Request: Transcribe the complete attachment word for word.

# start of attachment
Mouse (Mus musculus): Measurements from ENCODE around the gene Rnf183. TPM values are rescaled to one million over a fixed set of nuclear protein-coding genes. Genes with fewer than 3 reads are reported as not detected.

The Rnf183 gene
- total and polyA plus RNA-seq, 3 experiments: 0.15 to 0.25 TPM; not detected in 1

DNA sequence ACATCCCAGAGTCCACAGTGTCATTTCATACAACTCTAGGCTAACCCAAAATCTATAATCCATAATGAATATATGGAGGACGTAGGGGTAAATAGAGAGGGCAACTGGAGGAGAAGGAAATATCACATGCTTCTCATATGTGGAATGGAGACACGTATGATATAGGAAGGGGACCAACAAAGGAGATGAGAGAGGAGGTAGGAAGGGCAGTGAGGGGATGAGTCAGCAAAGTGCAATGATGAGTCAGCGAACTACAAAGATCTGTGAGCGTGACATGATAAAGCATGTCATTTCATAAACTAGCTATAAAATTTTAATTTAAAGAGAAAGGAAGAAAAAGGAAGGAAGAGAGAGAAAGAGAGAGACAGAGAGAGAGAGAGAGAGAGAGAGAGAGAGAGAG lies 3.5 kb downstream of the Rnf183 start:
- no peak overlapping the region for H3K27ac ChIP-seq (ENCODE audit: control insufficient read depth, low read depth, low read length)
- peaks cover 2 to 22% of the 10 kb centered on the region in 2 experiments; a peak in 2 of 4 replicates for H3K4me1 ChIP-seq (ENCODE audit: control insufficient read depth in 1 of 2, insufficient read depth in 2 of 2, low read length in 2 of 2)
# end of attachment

Mouse (Mus musculus): Measurements from ENCODE around the gene Rnf183. TPM values are rescaled to one million over a fixed set of nuclear protein-coding genes. Genes with fewer than 3 reads are reported as not detected.

The Rnf183 gene
- total and polyA plus RNA-seq, 3 experiments: 0.15 to 0.25 TPM; not detected in 1

DNA sequence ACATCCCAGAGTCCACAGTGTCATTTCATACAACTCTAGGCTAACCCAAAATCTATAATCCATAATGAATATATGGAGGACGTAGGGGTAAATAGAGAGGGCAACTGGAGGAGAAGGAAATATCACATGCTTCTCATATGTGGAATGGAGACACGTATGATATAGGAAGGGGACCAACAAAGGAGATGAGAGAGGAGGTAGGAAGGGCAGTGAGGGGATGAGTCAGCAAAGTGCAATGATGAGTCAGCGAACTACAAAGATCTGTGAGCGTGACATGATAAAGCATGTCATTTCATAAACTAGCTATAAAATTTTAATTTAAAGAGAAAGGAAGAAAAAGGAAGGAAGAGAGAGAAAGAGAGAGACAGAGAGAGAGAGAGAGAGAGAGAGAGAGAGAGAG lies 3.5 kb downstream of the Rnf183 start:
- no peak overlapping the region for H3K27ac ChIP-seq (ENCODE audit: control insufficient read depth, low read depth, low read length)
- peaks cover 2 to 22% of the 10 kb centered on the region in 2 experiments; a peak in 2 of 4 replicates for H3K4me1 ChIP-seq (ENCODE audit: control insufficient read depth in 1 of 2, insufficient read depth in 2 of 2, low read length in 2 of 2)